Labor Day weekend brings tens of thousands to Atlanta for what is billed as the world’s largest Black Gay Pride. This year’s festivities will have added impact, as the nonprofit In the Life Atlanta celebrates 15 years of bringing cultural and educational events to the massive celebration.
In the Life Atlanta formed in 1996 to create a community component to Black Gay Pride, which began as an informal network of house parties, nightlife and other gatherings. This year, ITLA’s packed schedule of events focuses on the theme “A Crystal Ball” to mark the organization’s crystal anniversary.
“The overarching theme for our anniversary this year is ‘In the present, learning from the past to shape the future.’ We chose the crystal ball because it’s been 15 years; 15 is the crystal year,” explained ITLA President Raymond Duke.
“As for the ball, rather than say, a crystal goblet or the crystal itself, when you gaze into it, you can see what’s going on now and what’s happened in the past to get us to where we are now. And then it will also take you into the future to see what’s up ahead,” Duke said of the highly symbolic theme.
Duke’s remarks came Aug. 15 at the History of Black Gay Atlanta Press Conference at the Meliá Hotel. Presented by Meak Productions in partnership with The Tenth Amendment Media Group and Xtreme Entertainment, the press conference gave a sneak peek of the events to occur during Black Gay Pride.
The conference included representatives from In The Life Atlanta, the State of Black Gay America Summit, Traxx, Traxx Girls, and other club and event promoters, who promised that this year’s Black Gay Pride will continue to deliver quality entertainment and education.
In the Life Atlanta: ‘Calling upon our ancestors’
While Black Gay Pride began before In the Life Atlanta formed, the nonprofit brought important changes to the festivities, said Miko Evans, executive producer/CEO of Meak Productions.
“When there was no ITLA, I remember people just went out and partied with no cohesion [on Labor Day weekend],” Evans said. “Now all the major players have gotten together this year to celebrate ourselves.”
ITLA wants to entertain and educate through a variety of offerings that range from a health expo, workshops and a youth track to a fashion show, film festival and literary café.
“We are an organization that, for the past 15 years, has worked diligently to educate our community, to provide cultural services to our community, to look at the nuances of our population of men and women who are of African descent who could be transgendered—people who identify or don’t fit into certain sub-populations,” Duke said.
“We have historically done this and do this today, calling upon our ancestors on whose shoulders we stand to continue to support us, protect us, and sustain us to be able to do this for decades to come,” he continued.
Duke also discussed his vision for Black Gay Pride.
“We are a proud people, we matter, we make a difference, our dollar is very powerful and we are a force to be reckoned with. My vision for Black Gay Pride is that we continue to exist, to be proud,” he said.
He disagreed with those who say that they long for a day when there is no longer a need for a Black Gay Pride, countering “that’s like living for the day when there is no Fourth of July celebration or Martin Luther King day.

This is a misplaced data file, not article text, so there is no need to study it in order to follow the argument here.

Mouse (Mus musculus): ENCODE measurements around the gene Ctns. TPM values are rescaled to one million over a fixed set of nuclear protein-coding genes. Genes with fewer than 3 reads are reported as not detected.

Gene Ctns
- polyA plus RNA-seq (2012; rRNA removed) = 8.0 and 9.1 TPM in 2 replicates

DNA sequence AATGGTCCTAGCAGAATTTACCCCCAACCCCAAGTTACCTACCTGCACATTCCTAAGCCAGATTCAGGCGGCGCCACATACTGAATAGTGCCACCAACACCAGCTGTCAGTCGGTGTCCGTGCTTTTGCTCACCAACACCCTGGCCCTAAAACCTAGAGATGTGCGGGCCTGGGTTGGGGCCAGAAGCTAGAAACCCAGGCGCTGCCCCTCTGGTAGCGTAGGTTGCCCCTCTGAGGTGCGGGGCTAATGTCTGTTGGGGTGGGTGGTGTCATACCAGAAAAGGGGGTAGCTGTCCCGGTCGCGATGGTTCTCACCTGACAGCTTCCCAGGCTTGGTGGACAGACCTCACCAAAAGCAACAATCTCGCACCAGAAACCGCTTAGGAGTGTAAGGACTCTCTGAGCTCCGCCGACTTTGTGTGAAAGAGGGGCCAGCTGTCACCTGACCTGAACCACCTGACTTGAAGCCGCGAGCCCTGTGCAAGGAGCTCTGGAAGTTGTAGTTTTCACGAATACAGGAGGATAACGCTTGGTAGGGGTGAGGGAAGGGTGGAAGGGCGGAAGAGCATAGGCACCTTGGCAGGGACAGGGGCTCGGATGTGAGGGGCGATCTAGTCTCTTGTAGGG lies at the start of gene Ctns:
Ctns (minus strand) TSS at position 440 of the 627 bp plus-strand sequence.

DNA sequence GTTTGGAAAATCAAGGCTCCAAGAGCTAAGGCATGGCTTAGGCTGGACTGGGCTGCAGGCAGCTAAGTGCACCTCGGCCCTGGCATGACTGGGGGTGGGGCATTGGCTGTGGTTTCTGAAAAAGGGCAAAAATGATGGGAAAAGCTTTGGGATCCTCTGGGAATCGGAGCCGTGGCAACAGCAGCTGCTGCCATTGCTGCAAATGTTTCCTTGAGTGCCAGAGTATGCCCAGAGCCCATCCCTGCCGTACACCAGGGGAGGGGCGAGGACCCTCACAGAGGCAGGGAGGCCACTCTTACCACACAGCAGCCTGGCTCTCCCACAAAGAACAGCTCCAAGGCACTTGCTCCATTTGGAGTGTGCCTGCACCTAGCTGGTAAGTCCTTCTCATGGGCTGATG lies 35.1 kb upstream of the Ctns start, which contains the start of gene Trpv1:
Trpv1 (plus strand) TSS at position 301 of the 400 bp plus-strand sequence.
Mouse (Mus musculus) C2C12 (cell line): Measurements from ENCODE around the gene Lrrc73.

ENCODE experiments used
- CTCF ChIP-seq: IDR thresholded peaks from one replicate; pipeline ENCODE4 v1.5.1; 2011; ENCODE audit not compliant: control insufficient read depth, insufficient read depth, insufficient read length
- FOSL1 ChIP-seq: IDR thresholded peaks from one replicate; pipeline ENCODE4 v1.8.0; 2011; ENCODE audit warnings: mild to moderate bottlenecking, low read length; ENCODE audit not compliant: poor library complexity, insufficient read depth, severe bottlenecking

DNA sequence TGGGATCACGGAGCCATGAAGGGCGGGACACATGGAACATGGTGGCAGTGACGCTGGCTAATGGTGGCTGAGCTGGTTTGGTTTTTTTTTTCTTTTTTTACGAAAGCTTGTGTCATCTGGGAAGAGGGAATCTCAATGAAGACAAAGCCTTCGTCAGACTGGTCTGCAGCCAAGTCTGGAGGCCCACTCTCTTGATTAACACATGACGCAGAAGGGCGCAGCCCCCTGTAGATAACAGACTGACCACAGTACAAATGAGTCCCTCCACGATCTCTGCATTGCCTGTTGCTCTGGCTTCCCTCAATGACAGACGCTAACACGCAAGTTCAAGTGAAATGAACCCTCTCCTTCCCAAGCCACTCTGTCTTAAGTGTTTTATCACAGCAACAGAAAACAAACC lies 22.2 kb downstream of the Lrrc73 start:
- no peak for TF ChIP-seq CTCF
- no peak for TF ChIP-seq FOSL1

“People are still celebrating Civil Rights victories just as we should be celebrating the fact that we can be black and gay,” Duke said.
ITLA is also excited to be able to clear up the public misconception that it is somehow at odds with the Atlanta Pride Committee, which hosts the Atlanta Pride festival Oct. 8-9.
“The Atlanta Pride Committee is 40 years old — it’s an adult with a driver’s license and a mortgage. ITLA is just turning 15; we are barely getting our permit,” Duke said. “There is so much we can learn from the APC.”
State of Black Gay America: ‘Revitalizing our commitment’
The State of Black Gay America Summit, held each year on the Saturday of Black Gay Pride, celebrates its fifth anniversary in 2011.
The SBGA Summit was conceived by Darlene Hudson, an educational specialist advocate, and co-produced with Gregory Allen, the president and CEO of Xtreme Entertainment, Inc. Both attended the Aug. 15 press conference to discuss the event.
Hudson spoke of her vision of the summit working to help and nourish communities.
Allen discussed the importance of cohesion within the black LGBT community.
“People have to show up and show out; the only way to move ahead is to move together,” he said. “Black Gay Pride is everyone’s, so it’s our responsibility to see it through.
Earl Fowlkes, the president/CEO of the International Federation of Black Gay Prides, was announced as the keynote speaker.
“He’s a catalyst and resource for putting together Black Gay Prides all around the world,” Hudson said.
The theme of this year’s summit is “Revitalizing Our Commitment to Leadership, Diversity, and Community.”
One panel, “Revitalizing Our Commitment to Leadership and Community,” calls for setting the agenda for progress for the black LGBT community.
“We can’t be stagnant. In 10 years, Pride should look completely different; it should be better,” Hudson said.
“Atlanta sets the tone for the rest of the black gay world. This is the black gay mecca. When Atlanta does something, people watch. We set trends,” he said.
And as for the future of the Summit, Hudson acknowledged that organizers have big dreams: “We want to nationalize it. It isn’t called ‘The State of Black Gay Atlanta or Georgia.’ We want our model to be used across the nation. But first we have to get it right here,” she said.
Top photo: Organizers of Atlanta’s Black Gay Pride events gathered Aug. 15 for a press conference to show their unity and discuss plans for this year’s festivities. (Photo by Shaun Jones / Finesse, LLC)